Information Literacy, Connected Learning, and World of Warcraft
World of Warcraft (WoW) is a massively multiplayer online role-playing game with a subscribership of 10.2 million1. The player is offered a variety of options when choosing a character. There are two factions each with six races (and the recently added pandarens which can play either faction), two genders, and there are ten classes and each class can have one of three specializations. There are many choices just to select your character. Then there are professions to choose and play style choices (like whether you want to join a guild), and the list goes on. Sitting down to just create a character can be overwhelming. Do I choose an orc, a troll, a gnome, a tauren? I agonize over these choices at the beginning of playing a RPG. The last time I created a character I settled on a Female Blood Elf (or Belf for short). This made me a horde faction with friendly races including Taurens (giant cows that walk on their back feet), orcs, goblins, trolls, and the undead and foe races including gnomes, dwarves, night elves (purple-toned cousins to my blood elf), draenei (whom I can only describe as bluish humanoids), and humans. The blood elf’s orangish complexion, bright green eyes, and long pointy ears drew me to them as a race. But if you’ve played an RPG before you know that choosing your character race is only the first step, you still have to make the equally tough decision of what type of class to play. Do I want to play a druid, a rogue, a warrior? Warrior is my style, I like to get up close and personal while in combat but it wasn’t quite right. But then I saw the paladin class. Perfect. Up close and personal fighting, able to heal myself and others so great for playing by myself or in small groups. As I started playing this character I realized that protection was the right specialization for me (a specialization designed for taking lots of damage from enemies and keeping the attention of said enemies - nothing as exhilarating as being as surrounded and pummeled by a mob of enemies and coming out smiling). While playing I would get in situations where I would need to look up information about the game, I would find wikis, corporate websites, forums, guild websites, and specialty websites that give information about professions and the like. All offering a host of up-to-date information and many of the most popular resources being community created and maintained.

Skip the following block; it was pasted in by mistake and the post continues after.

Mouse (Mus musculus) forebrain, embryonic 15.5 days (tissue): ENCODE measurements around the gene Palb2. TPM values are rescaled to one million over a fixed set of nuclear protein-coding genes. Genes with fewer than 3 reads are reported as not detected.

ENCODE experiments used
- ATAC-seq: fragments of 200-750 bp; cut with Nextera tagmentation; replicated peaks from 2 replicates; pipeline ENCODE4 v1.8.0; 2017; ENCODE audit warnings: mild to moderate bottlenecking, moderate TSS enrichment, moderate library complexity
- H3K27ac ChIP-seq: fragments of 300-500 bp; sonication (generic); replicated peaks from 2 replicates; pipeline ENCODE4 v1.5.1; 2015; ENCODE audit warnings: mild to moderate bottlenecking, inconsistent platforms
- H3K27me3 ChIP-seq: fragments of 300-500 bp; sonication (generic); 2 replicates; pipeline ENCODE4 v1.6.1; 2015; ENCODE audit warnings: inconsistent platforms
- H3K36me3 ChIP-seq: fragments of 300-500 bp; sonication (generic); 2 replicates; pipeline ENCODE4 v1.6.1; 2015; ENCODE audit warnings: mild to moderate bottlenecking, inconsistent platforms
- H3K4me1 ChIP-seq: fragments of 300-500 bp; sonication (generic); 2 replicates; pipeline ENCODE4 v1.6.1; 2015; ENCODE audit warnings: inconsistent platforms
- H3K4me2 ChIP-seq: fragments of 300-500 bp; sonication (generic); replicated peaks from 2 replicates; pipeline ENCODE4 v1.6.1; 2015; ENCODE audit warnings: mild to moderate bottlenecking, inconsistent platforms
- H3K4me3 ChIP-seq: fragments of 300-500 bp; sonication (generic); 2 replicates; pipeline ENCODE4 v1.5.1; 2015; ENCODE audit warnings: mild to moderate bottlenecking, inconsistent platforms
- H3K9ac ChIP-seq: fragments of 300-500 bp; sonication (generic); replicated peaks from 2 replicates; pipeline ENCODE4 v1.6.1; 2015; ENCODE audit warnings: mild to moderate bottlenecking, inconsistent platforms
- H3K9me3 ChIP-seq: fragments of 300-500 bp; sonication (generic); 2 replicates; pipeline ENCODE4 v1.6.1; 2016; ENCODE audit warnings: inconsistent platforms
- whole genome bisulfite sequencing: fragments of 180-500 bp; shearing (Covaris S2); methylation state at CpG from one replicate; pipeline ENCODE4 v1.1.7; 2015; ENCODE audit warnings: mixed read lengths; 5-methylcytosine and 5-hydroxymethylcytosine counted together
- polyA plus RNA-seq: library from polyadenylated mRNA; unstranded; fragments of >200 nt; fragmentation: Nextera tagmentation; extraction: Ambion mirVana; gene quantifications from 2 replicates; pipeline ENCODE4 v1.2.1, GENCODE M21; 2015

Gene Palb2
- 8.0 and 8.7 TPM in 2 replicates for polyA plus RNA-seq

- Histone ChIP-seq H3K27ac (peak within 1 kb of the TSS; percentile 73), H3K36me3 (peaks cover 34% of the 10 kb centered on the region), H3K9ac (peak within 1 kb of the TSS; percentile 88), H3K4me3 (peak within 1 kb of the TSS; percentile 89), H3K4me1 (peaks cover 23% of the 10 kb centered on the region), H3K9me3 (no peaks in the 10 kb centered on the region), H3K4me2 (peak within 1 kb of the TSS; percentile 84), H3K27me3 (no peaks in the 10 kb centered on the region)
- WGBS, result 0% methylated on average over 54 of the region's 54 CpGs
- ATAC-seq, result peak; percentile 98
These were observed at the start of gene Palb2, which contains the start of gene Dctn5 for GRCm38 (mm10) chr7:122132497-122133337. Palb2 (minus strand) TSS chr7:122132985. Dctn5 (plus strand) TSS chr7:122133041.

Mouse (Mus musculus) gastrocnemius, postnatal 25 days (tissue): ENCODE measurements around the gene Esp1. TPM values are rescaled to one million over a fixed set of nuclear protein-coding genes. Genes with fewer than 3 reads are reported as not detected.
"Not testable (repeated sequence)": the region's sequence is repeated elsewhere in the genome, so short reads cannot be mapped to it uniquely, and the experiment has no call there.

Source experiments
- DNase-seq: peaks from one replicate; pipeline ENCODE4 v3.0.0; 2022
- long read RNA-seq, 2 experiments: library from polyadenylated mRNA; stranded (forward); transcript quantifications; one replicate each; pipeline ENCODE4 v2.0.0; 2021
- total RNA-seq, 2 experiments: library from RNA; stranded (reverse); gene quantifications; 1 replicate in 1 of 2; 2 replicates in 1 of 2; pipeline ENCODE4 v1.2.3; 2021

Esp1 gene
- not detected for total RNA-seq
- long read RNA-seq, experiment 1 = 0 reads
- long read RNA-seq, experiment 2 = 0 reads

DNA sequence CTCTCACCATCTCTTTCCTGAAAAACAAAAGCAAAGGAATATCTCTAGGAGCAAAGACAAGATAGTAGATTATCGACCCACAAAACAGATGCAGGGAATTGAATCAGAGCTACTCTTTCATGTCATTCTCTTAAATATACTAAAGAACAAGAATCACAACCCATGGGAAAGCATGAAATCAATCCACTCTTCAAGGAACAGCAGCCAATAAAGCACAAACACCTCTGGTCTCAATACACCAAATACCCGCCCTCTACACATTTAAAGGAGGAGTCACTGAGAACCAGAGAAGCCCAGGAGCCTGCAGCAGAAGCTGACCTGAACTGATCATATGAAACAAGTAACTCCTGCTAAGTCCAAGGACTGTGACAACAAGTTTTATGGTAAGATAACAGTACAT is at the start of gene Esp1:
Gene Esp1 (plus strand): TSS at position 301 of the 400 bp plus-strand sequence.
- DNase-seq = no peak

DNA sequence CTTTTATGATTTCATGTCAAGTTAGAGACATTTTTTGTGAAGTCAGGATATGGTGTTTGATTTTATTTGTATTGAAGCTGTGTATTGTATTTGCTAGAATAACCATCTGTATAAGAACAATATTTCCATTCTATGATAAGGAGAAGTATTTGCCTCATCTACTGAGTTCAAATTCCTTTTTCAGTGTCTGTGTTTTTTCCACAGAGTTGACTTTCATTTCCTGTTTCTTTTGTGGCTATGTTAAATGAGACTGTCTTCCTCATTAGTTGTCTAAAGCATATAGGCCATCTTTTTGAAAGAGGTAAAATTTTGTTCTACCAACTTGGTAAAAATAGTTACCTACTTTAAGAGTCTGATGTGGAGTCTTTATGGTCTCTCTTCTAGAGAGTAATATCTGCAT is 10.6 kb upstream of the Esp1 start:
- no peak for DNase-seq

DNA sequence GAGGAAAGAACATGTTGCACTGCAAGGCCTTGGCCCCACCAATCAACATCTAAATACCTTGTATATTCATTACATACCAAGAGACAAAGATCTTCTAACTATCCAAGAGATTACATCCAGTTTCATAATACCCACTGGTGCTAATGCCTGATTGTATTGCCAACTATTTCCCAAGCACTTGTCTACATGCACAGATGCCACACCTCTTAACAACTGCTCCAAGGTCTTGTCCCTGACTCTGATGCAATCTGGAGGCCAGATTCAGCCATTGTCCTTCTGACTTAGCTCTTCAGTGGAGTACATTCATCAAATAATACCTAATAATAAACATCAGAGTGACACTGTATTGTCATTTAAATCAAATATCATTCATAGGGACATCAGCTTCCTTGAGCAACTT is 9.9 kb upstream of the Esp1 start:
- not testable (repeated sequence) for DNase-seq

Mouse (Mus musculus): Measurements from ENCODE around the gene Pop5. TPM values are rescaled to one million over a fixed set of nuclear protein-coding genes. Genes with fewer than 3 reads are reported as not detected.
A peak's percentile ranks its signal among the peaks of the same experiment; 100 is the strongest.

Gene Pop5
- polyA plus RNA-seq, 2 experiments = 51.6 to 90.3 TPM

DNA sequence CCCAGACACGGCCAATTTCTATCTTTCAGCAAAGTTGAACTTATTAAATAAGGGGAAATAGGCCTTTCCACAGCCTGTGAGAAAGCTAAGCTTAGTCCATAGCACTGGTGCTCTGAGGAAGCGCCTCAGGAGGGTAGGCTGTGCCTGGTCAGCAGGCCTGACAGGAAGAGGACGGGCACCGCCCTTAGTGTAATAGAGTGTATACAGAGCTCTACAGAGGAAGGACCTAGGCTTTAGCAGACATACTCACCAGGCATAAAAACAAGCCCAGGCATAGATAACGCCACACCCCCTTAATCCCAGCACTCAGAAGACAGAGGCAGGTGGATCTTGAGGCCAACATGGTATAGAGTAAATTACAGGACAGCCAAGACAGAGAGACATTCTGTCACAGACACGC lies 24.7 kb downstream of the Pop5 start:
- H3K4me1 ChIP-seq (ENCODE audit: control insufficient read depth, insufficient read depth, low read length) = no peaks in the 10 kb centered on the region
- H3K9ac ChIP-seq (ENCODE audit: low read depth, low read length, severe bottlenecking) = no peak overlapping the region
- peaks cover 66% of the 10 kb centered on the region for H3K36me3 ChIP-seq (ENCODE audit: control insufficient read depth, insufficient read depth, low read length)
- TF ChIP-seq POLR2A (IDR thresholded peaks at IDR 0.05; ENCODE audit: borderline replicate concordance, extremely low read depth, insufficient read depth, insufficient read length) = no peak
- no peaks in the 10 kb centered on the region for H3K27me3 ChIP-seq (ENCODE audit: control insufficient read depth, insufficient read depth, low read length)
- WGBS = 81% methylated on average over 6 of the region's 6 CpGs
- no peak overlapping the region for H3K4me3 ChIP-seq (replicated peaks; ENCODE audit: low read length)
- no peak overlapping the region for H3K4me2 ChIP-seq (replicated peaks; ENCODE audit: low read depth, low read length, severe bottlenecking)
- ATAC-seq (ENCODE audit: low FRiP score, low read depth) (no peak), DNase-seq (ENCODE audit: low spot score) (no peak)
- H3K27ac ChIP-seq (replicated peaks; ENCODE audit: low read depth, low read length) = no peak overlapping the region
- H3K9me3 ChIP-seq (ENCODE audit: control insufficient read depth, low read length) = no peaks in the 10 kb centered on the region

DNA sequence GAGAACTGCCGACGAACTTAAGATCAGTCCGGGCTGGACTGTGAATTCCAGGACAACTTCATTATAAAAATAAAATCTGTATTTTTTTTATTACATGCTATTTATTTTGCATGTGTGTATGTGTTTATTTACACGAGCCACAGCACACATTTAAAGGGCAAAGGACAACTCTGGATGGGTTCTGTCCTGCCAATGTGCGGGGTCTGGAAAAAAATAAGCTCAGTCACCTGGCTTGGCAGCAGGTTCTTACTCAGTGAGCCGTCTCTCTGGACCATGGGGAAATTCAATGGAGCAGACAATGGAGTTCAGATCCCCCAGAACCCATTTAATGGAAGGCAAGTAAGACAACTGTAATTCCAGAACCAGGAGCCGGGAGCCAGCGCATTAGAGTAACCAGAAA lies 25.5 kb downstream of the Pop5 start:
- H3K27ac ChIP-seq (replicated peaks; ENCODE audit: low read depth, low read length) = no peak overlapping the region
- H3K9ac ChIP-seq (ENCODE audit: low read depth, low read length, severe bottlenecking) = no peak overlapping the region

Wading through the many resources can be overwhelming. The wikis, forums, and specialty websites offer a nearly endless supply of information. How then do players find what they are looking for and navigate these spaces? By the use and development of information literacy skills. Information literacy is considered a 21st century skill2 by the Partnership for 21st Century Skills, although the term has been around since 19743. Information literacy, briefly, is the ability to find, evaluate, and use information. It is also related to the term crap detection. Crap detection covers the evaluation aspect of information literacy and has recently been studied by Howard Rheingold4. Despite the utterly vast amount of information available, using a mix of crap detection and information literacy people make it through the tide of online information.